Friday 22 February 2019

Bits and Pieces: “Perfect Storm” Edition.


It may be silly, but I am relieved this hellish Australian summer is all but over.

And there are good news. On the plus side, a few local events, apparently of global relevance, give some reason to rejoice.

The first one happened on February 8.

That day came the decision by the New South Wales Land and Environment Court to reject an appeal by mining company Gloucester Resources Ltd against a NSW State government decision. The State government had previously denied approval to GRL’s Rocky Hill open-cut coal mine. The community of Gloucester, in the Hunter Valley, with the support of the Environmental Defenders Office since April 2018, had been fighting a David v Goliath kind of  battle against GRL and their NSW National/Liberal lackeys.

Foreign observers seem to believe that decision creates a legal precedent. Nature’s Bianca Nogrady, for instance, wrote that “the case is the first time a mine has been refused in the country because of climate change”.

Which, unfortunately, is only partly true and may be entirely premature. Partly true, because, according to the note by Michael McGowan and Lisa Cox, although chief judge Brian Preston dismissed GRL’s environmental counter-arguments as “speculative and hypothetical” and did cite the “global problem of climate change”, there were other reasons for his decision. In fact, the original rejection of GRL’s development application by the NSW Department of Planning and Environment was predicated not on climate change, but on the visual impacts of the proposed Rocky Hill mine and its contravening Gloucester’s zoning plans.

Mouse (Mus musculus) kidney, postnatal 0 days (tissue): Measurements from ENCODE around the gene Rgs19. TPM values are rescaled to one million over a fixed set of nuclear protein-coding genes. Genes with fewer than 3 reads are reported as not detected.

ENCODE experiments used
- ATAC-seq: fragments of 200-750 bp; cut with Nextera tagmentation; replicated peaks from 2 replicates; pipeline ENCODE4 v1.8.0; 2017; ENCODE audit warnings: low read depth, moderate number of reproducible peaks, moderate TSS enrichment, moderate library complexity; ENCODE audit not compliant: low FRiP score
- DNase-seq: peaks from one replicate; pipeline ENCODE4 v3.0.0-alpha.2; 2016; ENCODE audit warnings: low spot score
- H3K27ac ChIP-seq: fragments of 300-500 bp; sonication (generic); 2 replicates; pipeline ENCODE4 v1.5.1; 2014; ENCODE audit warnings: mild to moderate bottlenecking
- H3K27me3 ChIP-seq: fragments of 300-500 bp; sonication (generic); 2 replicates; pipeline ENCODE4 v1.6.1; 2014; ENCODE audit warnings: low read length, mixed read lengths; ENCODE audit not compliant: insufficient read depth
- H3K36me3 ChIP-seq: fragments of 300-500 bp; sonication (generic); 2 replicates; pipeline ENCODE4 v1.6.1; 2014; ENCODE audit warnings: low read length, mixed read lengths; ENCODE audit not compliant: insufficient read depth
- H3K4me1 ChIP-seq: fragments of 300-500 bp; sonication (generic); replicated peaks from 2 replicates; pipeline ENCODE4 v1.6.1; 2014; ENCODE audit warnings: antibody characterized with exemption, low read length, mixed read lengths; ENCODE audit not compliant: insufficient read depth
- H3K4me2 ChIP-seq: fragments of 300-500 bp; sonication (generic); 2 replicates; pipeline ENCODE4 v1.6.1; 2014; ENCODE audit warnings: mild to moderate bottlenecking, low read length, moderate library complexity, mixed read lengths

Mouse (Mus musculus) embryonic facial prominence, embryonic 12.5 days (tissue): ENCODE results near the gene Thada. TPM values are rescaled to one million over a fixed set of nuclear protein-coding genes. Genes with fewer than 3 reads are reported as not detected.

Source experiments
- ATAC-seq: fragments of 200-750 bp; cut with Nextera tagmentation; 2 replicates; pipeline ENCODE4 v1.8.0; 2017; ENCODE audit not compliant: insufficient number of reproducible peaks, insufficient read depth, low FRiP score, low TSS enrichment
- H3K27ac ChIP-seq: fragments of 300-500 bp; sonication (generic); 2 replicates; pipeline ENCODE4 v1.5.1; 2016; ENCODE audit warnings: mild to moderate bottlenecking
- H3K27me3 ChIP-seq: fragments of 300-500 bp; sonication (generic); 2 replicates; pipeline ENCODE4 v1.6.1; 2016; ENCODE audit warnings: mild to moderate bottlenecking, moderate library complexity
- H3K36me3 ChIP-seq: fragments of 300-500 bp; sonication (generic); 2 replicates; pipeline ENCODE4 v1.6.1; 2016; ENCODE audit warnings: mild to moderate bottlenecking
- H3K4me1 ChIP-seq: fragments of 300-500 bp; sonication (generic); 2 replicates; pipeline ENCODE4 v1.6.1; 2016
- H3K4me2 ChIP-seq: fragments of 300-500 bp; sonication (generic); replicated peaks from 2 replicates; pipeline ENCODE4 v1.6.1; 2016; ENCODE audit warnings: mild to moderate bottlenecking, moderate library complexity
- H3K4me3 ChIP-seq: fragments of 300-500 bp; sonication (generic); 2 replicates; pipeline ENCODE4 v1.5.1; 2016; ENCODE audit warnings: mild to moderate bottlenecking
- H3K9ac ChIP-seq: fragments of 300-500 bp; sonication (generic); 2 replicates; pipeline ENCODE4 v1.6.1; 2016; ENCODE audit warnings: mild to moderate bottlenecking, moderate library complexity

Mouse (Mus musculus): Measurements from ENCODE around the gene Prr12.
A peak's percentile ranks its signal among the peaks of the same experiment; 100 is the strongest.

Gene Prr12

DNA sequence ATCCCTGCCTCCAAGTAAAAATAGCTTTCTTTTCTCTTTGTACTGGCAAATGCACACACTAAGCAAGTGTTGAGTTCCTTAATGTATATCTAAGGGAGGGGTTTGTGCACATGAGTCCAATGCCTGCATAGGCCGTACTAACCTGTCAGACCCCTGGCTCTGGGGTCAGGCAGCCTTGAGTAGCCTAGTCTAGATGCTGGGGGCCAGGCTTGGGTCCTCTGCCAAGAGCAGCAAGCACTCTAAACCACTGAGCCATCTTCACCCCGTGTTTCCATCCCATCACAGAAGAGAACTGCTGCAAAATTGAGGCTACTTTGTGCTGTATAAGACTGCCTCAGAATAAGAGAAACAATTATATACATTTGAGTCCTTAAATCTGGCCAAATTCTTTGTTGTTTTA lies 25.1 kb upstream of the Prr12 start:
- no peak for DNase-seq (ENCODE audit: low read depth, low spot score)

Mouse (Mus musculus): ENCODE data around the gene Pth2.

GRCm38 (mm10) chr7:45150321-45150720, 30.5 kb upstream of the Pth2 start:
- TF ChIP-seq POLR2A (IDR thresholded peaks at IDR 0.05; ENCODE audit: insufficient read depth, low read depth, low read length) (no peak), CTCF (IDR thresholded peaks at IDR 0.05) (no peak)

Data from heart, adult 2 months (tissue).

Premature, because GRL still has three months to appeal (counting from the date of the decision).

At any rate, Gloucester residents, more experienced in those matters, seem a lot more cautious.



Thursday’s announcement that Glencore is capping its global coal output at the level of 145 million tonnes was hailed by many, particularly the “corporate responsibility” crowd, as a victory. Glencore, it was announced, would contribute to make possible the Paris Agreement pledge to stop temperature from raising above 2ºC. Additionally, Glencore would now emphasise other commodities, like copper, cobalt, nickel, vanadium and zinc. This was interpreted as a wager in a new Green and de-carbonised capitalist economy, where those elements could be vital. Glencore, one could say, was putting its money where its mouth is.

Apparently, Glencore had bowed to pressure from Climate Action 100+ (a group of financial speculators, allegedly concerned with climate change, who collectively manage $US32 trillion in assets).

The icing on the cake was that Glencore could even reconsider its Minerals Council of Australia membership. The obnoxius CMA is, of course, the lobby group of big miners, second in importance only to Australian Liberal, National and Labor politicians, past and present (you can see there the “Invisible Minister” and if you go here, you’ll see the Bozo and Pennywise lump of coal comedy routine).

What’s there not to like? Bloomy’s David Fickling goes as far as writing about the end of coal.

Well, maybe.

Astute observers, however, suspect that miraculous conversion may have more to do with keeping supply tight and -- given increasing demand -- prices permanently high. That doesn’t sound like a forever kind of commitment.